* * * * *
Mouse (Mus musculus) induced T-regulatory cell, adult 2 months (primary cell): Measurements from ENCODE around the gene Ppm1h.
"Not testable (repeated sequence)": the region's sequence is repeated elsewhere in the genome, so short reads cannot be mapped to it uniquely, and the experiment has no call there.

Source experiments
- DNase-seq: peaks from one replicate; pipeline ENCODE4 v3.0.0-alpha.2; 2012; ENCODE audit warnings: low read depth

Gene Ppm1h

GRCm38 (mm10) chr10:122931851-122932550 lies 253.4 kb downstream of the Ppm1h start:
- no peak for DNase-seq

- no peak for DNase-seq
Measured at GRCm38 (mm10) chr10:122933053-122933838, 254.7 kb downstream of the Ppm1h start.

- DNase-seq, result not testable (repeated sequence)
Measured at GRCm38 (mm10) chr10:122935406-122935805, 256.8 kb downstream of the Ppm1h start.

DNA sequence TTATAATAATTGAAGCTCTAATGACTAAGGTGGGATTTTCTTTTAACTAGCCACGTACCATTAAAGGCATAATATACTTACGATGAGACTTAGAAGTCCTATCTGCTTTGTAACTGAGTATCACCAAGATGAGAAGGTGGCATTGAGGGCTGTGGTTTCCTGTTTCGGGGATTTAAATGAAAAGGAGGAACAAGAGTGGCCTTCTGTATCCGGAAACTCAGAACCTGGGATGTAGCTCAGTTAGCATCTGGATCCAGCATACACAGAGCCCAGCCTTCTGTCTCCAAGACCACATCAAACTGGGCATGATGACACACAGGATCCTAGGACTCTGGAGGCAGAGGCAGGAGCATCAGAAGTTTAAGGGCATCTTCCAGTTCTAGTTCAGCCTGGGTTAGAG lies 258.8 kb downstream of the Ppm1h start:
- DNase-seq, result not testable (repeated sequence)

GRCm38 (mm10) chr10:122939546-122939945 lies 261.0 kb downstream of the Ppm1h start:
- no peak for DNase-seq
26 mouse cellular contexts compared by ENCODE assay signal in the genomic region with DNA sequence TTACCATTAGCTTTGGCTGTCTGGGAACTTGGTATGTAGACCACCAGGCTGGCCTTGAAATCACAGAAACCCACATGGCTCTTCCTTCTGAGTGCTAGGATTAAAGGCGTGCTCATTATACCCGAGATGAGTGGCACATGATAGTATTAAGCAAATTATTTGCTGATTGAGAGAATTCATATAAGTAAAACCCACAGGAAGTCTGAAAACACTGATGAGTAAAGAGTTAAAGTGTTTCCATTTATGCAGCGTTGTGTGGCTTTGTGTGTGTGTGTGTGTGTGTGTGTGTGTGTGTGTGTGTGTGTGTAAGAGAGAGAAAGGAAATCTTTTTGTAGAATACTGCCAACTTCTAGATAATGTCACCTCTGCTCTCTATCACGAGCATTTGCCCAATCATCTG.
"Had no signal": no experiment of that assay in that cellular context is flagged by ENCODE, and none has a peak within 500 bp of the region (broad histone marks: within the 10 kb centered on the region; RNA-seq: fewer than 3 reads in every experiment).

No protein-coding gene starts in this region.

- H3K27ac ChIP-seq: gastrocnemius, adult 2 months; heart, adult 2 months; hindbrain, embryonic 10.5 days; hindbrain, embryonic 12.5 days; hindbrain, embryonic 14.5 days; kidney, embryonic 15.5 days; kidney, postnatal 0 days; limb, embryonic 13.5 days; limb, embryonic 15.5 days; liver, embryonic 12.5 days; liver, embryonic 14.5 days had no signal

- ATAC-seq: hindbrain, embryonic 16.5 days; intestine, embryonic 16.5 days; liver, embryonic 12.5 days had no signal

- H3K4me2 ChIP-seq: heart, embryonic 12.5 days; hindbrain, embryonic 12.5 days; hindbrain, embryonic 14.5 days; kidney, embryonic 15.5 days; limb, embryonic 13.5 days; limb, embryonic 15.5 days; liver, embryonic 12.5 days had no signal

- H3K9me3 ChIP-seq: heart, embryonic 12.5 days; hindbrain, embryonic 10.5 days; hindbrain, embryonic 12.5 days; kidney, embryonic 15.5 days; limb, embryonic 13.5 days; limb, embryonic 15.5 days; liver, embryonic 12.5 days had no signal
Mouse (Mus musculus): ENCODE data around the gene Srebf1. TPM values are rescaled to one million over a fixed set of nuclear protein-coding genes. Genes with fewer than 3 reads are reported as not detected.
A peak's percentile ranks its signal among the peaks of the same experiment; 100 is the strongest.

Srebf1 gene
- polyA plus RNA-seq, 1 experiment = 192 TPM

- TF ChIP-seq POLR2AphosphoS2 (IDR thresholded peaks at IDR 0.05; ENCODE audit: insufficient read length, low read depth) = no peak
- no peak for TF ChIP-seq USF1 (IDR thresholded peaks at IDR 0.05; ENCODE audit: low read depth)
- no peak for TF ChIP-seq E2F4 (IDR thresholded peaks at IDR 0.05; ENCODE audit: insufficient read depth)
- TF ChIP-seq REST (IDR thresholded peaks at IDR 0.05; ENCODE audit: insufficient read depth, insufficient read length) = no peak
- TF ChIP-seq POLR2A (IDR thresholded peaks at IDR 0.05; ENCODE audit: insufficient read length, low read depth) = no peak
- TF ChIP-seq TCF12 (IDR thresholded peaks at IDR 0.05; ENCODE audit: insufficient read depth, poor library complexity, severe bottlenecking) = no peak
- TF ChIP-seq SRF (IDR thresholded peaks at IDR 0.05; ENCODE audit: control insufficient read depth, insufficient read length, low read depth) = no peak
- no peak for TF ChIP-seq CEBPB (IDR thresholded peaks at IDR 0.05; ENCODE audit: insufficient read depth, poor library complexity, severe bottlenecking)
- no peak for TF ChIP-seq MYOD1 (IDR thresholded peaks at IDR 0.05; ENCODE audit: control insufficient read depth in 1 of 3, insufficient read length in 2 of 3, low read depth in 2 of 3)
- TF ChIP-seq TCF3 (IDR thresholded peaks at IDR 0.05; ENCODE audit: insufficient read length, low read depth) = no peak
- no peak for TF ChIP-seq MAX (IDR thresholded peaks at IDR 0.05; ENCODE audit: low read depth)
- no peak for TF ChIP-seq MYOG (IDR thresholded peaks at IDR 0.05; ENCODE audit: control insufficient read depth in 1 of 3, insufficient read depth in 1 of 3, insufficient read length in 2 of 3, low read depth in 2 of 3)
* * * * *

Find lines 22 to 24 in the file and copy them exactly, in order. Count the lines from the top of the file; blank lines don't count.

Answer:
- H3K9me3 ChIP-seq: heart, embryonic 12.5 days; hindbrain, embryonic 10.5 days; hindbrain, embryonic 12.5 days; kidney, embryonic 15.5 days; limb, embryonic 13.5 days; limb, embryonic 15.5 days; liver, embryonic 12.5 days had no signal
Mouse (Mus musculus): ENCODE data around the gene Srebf1. TPM values are rescaled to one million over a fixed set of nuclear protein-coding genes. Genes with fewer than 3 reads are reported as not detected.
A peak's percentile ranks its signal among the peaks of the same experiment; 100 is the strongest.